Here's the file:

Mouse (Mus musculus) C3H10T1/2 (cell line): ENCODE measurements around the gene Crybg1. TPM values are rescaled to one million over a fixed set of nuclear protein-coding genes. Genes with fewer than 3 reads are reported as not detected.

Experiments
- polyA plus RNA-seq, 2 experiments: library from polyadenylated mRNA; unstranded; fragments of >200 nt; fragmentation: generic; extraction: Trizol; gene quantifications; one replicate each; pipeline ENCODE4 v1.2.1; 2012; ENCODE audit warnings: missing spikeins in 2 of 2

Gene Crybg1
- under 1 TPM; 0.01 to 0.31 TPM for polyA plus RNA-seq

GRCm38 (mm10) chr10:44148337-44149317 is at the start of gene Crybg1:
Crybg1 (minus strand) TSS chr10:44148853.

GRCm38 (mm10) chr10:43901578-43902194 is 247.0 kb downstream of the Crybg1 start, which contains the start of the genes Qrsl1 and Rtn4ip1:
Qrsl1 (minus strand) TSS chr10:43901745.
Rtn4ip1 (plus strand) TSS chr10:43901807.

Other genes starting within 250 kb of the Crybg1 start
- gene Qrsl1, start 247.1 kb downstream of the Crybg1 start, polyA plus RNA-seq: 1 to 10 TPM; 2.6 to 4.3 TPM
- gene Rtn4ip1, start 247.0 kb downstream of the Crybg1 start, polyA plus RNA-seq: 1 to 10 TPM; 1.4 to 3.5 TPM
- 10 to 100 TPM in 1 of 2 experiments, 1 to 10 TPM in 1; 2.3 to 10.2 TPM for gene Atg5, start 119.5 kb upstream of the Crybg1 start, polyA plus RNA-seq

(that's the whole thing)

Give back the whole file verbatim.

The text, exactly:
Mouse (Mus musculus) C3H10T1/2 (cell line): ENCODE measurements around the gene Crybg1. TPM values are rescaled to one million over a fixed set of nuclear protein-coding genes. Genes with fewer than 3 reads are reported as not detected.

Experiments
- polyA plus RNA-seq, 2 experiments: library from polyadenylated mRNA; unstranded; fragments of >200 nt; fragmentation: generic; extraction: Trizol; gene quantifications; one replicate each; pipeline ENCODE4 v1.2.1; 2012; ENCODE audit warnings: missing spikeins in 2 of 2

Gene Crybg1
- under 1 TPM; 0.01 to 0.31 TPM for polyA plus RNA-seq

GRCm38 (mm10) chr10:44148337-44149317 is at the start of gene Crybg1:
Crybg1 (minus strand) TSS chr10:44148853.

GRCm38 (mm10) chr10:43901578-43902194 is 247.0 kb downstream of the Crybg1 start, which contains the start of the genes Qrsl1 and Rtn4ip1:
Qrsl1 (minus strand) TSS chr10:43901745.
Rtn4ip1 (plus strand) TSS chr10:43901807.

Other genes starting within 250 kb of the Crybg1 start
- gene Qrsl1, start 247.1 kb downstream of the Crybg1 start, polyA plus RNA-seq: 1 to 10 TPM; 2.6 to 4.3 TPM
- gene Rtn4ip1, start 247.0 kb downstream of the Crybg1 start, polyA plus RNA-seq: 1 to 10 TPM; 1.4 to 3.5 TPM
- 10 to 100 TPM in 1 of 2 experiments, 1 to 10 TPM in 1; 2.3 to 10.2 TPM for gene Atg5, start 119.5 kb upstream of the Crybg1 start, polyA plus RNA-seq